Lauren poses with the family of a former child soldier at their reunion, 20 years after his kidnapping. Courtesy of Lauren Manning '09
Lauren poses with the family of a former child soldier at their reunion, 20 years after his kidnapping.
Courtesy of Lauren Manning ’09

“My favorite professional memory was when I had the opportunity to travel home with a former child soldier who had returned home to Uganda for the first time after 20 years of forced conscription,” Lauren said. “He was abducted from his home as a child and brainwashed, for lack of a better word. I was lucky enough to travel with a team from my organization and this man to witness his reunion with his family for the first time.”
After her experience in Uganda, Lauren realized that she wanted to work in behavior change communications and combine her interests in storytelling, media for social change, and girls’ education and empowerment. In Girl Rising, she found a perfect match.
“It’s been the ultimate privilege to grow up hearing that I can achieve whatever I put my mind to. It’s painful to admit, but it took me years to realize that so many others – both girls and boys – have never heard this before,” Lauren said. “Their expectations for themselves are dismally low. How could I not take action on this issue when I’m living proof of the benefits of education and empowerment?”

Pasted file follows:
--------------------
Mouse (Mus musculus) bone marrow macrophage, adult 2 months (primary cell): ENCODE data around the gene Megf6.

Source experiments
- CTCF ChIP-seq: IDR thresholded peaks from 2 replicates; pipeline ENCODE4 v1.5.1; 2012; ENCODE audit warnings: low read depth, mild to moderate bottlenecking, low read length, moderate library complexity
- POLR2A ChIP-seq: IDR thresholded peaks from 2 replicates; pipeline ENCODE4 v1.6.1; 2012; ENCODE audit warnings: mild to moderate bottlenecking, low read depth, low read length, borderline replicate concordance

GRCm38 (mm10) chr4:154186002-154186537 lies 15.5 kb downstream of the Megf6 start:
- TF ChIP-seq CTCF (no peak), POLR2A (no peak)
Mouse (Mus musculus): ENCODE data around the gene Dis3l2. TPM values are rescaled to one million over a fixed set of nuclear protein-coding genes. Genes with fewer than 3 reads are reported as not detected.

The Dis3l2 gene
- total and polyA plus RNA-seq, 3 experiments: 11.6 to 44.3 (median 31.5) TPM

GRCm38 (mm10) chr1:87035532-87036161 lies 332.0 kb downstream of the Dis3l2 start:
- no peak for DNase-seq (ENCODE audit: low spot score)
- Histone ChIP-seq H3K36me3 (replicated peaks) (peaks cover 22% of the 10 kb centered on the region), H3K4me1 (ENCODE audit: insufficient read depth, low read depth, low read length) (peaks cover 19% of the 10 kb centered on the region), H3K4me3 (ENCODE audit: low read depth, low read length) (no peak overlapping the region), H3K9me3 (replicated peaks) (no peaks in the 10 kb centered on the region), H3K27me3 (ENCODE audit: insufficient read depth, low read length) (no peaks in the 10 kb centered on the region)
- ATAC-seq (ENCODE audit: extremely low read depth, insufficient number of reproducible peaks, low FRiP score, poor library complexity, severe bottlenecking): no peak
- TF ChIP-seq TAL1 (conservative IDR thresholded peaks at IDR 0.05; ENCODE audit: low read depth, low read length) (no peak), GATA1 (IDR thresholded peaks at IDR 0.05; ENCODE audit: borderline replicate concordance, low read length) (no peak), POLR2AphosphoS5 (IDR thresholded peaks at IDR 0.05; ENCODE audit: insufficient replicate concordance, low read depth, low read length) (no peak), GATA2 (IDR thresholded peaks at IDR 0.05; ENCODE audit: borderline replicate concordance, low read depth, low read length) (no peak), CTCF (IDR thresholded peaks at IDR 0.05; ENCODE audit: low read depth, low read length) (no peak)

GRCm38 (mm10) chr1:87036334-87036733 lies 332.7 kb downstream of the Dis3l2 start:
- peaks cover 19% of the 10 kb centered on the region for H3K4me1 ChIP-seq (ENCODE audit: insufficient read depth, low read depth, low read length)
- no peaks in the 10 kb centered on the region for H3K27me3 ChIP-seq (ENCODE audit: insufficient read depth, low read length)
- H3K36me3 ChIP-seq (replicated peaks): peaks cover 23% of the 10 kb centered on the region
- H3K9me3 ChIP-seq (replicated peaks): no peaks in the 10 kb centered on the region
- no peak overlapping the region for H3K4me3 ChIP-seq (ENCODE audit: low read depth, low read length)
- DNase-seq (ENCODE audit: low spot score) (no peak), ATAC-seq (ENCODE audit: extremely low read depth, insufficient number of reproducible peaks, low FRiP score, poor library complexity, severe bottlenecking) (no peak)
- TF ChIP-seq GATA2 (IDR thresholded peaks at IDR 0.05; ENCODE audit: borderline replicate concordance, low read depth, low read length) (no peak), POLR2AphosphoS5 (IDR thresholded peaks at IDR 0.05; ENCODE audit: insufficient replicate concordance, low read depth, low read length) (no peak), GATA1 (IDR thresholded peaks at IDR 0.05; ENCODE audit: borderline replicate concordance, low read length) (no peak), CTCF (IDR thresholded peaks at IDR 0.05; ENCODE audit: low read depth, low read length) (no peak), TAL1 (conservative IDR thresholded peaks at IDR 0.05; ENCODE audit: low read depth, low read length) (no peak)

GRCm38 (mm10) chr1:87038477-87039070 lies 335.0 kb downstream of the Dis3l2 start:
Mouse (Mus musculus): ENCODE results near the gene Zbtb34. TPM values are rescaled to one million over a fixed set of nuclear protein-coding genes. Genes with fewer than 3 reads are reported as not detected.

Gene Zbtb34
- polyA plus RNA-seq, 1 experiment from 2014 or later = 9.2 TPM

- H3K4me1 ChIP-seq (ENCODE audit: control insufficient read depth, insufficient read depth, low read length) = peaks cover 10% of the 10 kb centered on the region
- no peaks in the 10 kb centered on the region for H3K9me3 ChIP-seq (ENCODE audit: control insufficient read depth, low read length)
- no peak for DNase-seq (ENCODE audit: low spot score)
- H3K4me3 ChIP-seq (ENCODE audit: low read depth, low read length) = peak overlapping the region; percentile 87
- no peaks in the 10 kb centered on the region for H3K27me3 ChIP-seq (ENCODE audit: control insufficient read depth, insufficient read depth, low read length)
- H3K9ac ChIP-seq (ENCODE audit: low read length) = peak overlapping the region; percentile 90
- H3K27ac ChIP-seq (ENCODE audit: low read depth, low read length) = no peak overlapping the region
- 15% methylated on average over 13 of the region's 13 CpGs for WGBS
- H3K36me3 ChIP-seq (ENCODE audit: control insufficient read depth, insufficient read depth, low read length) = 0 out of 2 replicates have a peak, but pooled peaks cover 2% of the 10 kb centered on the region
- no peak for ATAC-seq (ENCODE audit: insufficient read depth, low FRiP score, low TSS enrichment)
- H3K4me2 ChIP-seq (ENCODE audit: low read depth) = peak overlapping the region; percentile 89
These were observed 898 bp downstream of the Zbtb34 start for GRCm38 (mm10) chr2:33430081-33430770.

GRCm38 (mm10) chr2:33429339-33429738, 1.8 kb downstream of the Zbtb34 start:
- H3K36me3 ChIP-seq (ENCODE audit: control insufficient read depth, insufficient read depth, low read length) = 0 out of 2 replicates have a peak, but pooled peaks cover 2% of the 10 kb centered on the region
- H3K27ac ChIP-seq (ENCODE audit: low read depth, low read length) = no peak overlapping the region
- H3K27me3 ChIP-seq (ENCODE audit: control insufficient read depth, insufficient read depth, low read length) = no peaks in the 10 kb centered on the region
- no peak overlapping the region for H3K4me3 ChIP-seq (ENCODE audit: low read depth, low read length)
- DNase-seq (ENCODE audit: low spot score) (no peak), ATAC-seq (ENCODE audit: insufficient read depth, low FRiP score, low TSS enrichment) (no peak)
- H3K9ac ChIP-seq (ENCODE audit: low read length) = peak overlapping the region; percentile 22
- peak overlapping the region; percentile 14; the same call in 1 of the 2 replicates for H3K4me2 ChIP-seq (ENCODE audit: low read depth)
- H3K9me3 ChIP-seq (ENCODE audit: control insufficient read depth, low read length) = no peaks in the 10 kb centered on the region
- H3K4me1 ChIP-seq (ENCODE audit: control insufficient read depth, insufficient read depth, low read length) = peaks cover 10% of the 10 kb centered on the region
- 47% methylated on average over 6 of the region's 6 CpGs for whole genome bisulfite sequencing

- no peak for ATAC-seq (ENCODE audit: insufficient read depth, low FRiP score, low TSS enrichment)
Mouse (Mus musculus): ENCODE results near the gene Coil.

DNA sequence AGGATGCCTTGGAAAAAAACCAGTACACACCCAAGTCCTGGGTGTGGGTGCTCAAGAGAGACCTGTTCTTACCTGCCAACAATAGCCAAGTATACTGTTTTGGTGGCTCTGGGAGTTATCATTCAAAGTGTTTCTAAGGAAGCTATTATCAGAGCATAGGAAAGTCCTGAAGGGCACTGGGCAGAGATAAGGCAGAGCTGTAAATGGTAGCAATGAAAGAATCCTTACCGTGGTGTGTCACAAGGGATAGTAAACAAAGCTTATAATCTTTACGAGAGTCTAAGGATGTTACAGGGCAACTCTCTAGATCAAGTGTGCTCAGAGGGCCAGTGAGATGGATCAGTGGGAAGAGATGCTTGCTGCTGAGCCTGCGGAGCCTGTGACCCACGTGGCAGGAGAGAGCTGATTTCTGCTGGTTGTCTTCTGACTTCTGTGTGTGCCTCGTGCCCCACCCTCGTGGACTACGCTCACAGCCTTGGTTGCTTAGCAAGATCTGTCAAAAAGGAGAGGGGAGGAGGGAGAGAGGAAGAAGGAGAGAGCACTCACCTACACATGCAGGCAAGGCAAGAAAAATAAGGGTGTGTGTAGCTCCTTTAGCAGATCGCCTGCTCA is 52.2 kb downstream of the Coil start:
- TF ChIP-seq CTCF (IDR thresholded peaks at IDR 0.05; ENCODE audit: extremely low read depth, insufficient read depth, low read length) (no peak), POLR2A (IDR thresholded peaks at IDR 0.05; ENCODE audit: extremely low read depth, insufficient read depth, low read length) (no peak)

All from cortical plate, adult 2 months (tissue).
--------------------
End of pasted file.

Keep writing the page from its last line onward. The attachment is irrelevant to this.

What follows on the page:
Within her day-to-day schedule, she runs websites for global and domestic campaigns, implements social media initiatives, oversees grassroots community management, works closely with the 400-person Regional Ambassador program of core advocates around the world, and partners the organization’s engagement with others in the girls’ education space. 
“In the United States, for example, more girls are attending and graduating from university than boys. Knowing this, but then being told that millions upon millions of girls have never had the chance to complete, or even begin, their education feels conflicting,” Lauren said. “It can be difficult to grapple with if you have never struggled to access education yourself – or do not see girls out of school in your community. This is where storytelling comes in.”
This year, Lauren presented to over 200 high school students at the EF Global Student Leaders Summit in the Netherlands. Youth are the most powerful demographic for the Girl Rising campaign, so Lauren utilized the opportunity to help the audience think about its role in taking action in these pressing global issues. 
Lauren interviews students at a school in Gulu, Uganda. Courtesy of Lauren Manning '09
Lauren interviews students at a school in Gulu, Uganda.
Courtesy of Lauren Manning ’09

In the next few years, Lauren hopes to attend graduate school. She encourages Sacred Heart students to never be afraid to work for small organizations, look for mentors, and be patient.
Be the change agents who effectively question gender stereotypes and enable future generations of girls to feel hopeful that a new reality is possible,” Lauren said. “Empower the people around you to understand the challenges facing girls at home and abroad. Refuse to be silent. If someone says something degrading towards girls and women: Speak up and demand better.”
– Arielle Kirven, Co-Editor-in-Chief